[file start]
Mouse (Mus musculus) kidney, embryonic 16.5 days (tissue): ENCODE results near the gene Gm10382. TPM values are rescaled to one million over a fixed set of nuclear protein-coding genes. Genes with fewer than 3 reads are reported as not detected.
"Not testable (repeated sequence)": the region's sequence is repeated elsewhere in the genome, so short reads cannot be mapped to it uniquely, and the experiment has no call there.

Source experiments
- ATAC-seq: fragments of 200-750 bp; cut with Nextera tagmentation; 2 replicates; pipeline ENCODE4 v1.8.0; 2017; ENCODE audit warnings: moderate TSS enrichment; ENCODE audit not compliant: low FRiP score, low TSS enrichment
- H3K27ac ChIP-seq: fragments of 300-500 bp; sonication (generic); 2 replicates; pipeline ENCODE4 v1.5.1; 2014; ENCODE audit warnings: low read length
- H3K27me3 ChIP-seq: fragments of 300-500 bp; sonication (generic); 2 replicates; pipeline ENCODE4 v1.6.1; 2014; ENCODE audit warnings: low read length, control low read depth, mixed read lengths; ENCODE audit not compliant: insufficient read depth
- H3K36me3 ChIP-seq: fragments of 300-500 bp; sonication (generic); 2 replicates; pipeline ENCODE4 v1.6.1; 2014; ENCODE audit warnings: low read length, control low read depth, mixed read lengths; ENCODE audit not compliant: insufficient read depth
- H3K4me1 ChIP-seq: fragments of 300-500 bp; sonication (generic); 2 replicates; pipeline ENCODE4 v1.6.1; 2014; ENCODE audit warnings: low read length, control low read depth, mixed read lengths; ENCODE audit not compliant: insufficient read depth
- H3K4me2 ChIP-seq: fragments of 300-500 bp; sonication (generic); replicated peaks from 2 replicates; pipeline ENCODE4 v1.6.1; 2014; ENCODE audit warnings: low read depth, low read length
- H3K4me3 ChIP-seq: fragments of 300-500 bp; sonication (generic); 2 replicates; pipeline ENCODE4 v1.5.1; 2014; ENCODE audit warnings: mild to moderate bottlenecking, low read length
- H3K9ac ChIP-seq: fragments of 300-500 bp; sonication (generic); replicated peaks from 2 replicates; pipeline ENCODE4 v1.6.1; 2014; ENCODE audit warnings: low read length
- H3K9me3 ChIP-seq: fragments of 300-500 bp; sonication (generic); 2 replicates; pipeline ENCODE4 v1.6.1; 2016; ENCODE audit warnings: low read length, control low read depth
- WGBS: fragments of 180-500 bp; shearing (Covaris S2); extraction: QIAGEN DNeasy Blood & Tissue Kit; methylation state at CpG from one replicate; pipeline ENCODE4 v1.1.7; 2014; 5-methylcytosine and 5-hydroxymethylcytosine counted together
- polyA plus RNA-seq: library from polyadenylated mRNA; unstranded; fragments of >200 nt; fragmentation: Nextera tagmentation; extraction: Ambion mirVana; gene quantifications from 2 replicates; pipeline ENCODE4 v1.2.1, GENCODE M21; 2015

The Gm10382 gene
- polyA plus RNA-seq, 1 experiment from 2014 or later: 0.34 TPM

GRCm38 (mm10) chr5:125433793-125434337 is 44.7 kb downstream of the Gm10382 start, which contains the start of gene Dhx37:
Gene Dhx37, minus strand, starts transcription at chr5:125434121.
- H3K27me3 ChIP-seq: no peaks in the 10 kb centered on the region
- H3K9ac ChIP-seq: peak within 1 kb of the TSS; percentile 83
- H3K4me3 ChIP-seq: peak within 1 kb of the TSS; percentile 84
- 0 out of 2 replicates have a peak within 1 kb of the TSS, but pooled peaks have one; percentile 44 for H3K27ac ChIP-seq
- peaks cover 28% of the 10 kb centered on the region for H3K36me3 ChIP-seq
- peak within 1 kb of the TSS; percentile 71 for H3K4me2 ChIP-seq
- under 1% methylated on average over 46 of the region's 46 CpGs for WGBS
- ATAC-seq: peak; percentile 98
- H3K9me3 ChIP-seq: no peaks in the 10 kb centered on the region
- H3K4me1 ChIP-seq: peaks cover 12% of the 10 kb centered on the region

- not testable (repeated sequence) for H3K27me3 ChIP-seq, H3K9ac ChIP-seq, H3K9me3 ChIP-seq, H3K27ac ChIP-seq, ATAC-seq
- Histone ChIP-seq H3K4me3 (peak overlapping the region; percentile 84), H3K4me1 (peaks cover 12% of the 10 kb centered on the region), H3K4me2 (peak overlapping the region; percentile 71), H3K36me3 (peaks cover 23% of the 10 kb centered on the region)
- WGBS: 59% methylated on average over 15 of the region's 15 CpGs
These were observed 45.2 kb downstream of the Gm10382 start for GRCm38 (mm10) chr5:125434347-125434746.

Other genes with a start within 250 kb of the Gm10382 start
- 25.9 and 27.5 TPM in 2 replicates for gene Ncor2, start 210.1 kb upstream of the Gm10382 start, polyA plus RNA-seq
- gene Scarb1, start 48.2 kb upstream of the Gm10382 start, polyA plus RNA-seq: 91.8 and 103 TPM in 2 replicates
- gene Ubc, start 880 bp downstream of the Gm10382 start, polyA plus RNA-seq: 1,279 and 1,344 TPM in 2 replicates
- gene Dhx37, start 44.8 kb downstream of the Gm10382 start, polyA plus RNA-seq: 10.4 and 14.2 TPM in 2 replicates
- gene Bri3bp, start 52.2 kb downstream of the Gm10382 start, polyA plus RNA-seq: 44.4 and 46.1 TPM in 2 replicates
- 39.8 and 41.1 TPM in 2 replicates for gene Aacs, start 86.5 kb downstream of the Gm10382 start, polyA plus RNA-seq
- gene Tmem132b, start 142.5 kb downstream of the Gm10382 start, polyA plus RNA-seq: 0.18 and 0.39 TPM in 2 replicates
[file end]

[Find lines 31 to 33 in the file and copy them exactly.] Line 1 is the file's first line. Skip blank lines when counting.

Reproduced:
- WGBS: 59% methylated on average over 15 of the region's 15 CpGs
These were observed 45.2 kb downstream of the Gm10382 start for GRCm38 (mm10) chr5:125434347-125434746.

Other genes with a start within 250 kb of the Gm10382 start